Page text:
Decrease Round: Rnd: 45: Move every 2nd loop one peg to the right. You will have 32 pegs with 2 loops on each peg. Each peg with 2 loops will have an empty peg next to it. E-wrap all the pegs that contain the 2 loops on them, skip all the empty pegs. The pegs should have 3 loops on them. Lift over and off the peg the bottom most 2 wraps.
Anchor Peg: It is a peg or thumb tack on the side of the knitting loom. The peg is used in two ways: 1)to wrap the anchor yarn around it when you cast on. 2)To wrap the working yarn around it after e-wrapping a row. Note: it is imperative that you un-anchor the yarn (from 1) from the anchor peg once you have worked a couple of rows.
Anchor Yarn: Anchor yarn is used mostly when working on a knitting board. The anchor yarn is typically 3 times the length of the knitting board. You place the anchor yarn on top of the cast on stitches letting the ends dangle down the gap on the board. Tie the ends together to facilitate in pulling down the work and in setting the stitches.
Bind Off: (BO) Also known as cast off, it translates into removing the item from the knitting loom. The bind off secures the last row or round of the knitting, without the bind off the loops would unravel and the entire project would become undone.
Cable Needle: A short needle (either plastic or wooden) used to hold stitches so that their order can be switched to create cables.
Cast On: To set up the first loops on the knitting loom to begin work. Each loop on each peg counts as one stitch. There are various cast on (CO) methods and all them achieve a certain look, if the pattern does not specify the cast on method to use, a good general one is the Long Tail Cast on.
Cast Off: See Bind Off
Decrease: To reduce the number of stitches. There are various ways of achieving a decrease, the most common being k2tog, ssk, and k3tog.
Double Rake Loom: A knitting loom with two rows of pegs.
Dropped Stitch: A stitch that falls off the peg and consequently unraveling the entire stitch column creating a ladder-like effect. To prevent it from unraveling the entire column pick it up as soon as you see it.
Duplicate Stitch: A technique borrowed from embroidery. The duplicate stitch is worked on the right side of the fabric when the knitted fabric is complete. You can create motifs or patterns that can add color to your knitted piece.
E-wrap: a method of wrapping the knitting loom, when done properly, it forms a cursive lower case “e” around the peg. Used to cast on the knitting loom or as a stitch. As a stitch is known also as the Twisted Knit Stitch and Knit through the Back.
Fair Isle: A traditional form of color stranding named after the Shetland Islands off the coast of Scotland. Fair Isle patterns use many colors and although they appear difficult only 2 colors are worked in a given row.
Felting: The process of creating a project and then purposely shrinking it so it becomes denser and stronger. Usually made with untreated animal fiber such as wool or mohair. The process is also known as Fulling.
Flat Knit: Refers to knitting a flat panel on a circular loom such as a scarf or blanket. Instead or knitting around the loom, you knit back and forth from right to left or left to right.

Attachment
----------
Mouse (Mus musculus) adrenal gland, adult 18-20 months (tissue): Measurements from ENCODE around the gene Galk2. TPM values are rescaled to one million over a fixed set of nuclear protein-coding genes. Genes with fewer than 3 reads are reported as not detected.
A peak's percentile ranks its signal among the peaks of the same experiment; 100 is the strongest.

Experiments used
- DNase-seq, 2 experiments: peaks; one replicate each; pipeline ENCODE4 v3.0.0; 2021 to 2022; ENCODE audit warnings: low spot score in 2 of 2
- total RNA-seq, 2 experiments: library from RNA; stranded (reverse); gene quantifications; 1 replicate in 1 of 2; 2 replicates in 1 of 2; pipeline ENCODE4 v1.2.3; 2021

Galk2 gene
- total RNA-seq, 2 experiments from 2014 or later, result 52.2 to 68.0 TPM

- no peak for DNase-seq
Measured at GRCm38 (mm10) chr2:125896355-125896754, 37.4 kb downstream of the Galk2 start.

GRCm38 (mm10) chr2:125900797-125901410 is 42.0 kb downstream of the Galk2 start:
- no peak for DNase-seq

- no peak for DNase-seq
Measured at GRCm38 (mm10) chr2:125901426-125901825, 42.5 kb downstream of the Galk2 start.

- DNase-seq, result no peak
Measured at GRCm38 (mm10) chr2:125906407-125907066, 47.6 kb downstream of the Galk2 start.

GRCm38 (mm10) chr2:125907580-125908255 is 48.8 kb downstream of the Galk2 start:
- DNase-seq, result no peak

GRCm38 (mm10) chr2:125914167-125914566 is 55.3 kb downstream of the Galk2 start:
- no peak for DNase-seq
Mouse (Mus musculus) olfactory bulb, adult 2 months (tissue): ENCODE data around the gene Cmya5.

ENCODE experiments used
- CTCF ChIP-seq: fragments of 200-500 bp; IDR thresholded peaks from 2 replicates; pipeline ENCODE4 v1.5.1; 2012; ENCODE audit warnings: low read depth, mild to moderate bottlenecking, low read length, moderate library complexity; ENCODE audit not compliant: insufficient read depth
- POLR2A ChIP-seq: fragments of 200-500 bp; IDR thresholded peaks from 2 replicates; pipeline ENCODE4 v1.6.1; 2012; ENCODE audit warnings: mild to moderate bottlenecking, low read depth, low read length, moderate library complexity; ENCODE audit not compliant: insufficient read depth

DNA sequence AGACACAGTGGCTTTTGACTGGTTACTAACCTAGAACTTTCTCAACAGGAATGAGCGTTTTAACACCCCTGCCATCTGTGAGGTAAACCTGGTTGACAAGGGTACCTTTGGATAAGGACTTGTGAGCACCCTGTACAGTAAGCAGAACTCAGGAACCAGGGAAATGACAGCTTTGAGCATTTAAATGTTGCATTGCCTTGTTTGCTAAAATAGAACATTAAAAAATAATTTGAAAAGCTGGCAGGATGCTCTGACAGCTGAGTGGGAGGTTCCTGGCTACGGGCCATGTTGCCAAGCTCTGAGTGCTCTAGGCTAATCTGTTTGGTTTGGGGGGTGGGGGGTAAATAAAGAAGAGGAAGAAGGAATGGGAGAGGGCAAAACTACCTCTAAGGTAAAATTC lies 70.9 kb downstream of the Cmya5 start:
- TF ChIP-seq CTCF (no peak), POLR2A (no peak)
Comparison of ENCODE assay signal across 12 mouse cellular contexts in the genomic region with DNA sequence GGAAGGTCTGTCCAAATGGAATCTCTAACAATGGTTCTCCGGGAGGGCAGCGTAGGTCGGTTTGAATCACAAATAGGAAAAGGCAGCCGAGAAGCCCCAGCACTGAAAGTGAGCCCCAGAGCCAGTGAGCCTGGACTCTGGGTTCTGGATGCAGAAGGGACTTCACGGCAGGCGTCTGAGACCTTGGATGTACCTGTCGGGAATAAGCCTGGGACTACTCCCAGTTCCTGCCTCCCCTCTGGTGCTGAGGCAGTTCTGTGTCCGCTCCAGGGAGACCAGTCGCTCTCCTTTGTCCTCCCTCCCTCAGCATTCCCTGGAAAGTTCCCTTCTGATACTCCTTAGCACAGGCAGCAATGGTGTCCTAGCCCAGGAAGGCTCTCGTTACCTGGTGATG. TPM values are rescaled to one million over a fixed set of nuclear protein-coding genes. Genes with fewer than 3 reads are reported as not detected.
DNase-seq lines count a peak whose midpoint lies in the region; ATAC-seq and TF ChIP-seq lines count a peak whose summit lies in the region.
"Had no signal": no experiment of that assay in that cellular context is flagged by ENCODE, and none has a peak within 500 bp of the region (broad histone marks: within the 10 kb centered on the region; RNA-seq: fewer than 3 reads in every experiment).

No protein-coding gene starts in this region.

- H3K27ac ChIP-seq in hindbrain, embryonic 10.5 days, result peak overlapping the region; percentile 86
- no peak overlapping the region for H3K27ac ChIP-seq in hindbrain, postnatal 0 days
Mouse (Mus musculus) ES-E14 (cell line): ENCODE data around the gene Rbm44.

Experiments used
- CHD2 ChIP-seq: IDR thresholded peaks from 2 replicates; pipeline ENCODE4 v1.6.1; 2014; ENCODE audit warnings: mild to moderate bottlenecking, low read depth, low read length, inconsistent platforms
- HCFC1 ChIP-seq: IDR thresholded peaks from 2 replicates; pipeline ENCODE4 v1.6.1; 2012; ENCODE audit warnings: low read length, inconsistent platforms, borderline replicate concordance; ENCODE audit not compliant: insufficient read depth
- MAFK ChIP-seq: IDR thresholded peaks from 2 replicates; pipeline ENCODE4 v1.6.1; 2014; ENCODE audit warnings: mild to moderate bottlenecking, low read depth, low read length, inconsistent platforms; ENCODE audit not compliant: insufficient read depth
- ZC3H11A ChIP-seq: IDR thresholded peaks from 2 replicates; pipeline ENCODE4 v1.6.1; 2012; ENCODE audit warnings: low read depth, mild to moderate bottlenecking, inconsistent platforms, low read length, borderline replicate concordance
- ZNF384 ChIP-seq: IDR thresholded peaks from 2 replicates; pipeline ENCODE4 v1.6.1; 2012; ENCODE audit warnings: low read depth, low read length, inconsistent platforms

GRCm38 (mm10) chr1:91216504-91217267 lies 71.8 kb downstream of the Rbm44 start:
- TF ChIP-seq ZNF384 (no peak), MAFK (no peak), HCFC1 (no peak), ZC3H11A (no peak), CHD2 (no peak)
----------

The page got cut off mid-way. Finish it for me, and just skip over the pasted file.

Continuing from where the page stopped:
Flat Stitch: A stitch that creates a small “v”. To create the stitch:
1. Bring the working yarn in front of the peg, above the existing loop.
2. Lift the bottom loop over the working yarn to knit off and over the peg.
3. With the knitting tool, pull gently on the new wrap to make it less snug around the peg.
Flat Removal Method: the process of removing an item from the knitting loom so that the fabric removed ends with an flat opening, such as in a blanket or scarf.
Floats: Floats occur when working with 2 or more colors of yarn. A float forms on the wrong side of the fabric when you work with a different color yarn.
Fringe: A decorative edge that is formed by yarn strands that are drawn through the edge of the work. Typically shown on scarves.
Frog: The process of unraveling a major portion of the fabric off the knitting loom. It comes from the sound the frogs make “rip it, rip it, rip it”.
Fulling: See Felting
Garter Stitch: A stitch pattern created when you knit one row and purl the next row.
Gathered Removal Method: The process of removing an item off the knitting loom, commonly used to remove hats/stocking caps off the knitting loom. Thread a tapestry needle with 2-3 yards of yarn, remove each wrap off the pegs and slide them down to the working yarn on the tapestry needle, once all the wraps have been removed from the loom, pass the tapestry needle one more time through the first wrap you removed, cinch the opening close by gently tugging on the yarn. Weave in the ends.
Gauge: Also known as tension, it refers to the number of stitches in a horizontal span of knitting and the number of rows in a vertical span of knitting. Usually measured over a piece of fabric that is at least 4 inches square. Gauge is extremely important and it is recommended that every knitter works up a swatch before starting on a new project and finds the required gauge for the project. If gauge is not achieved, the project will not fit properly. Even if the gauge is 1/4″ off, it will affect the size of the entire project, please double check your gauge. Swatch and gauge is the key!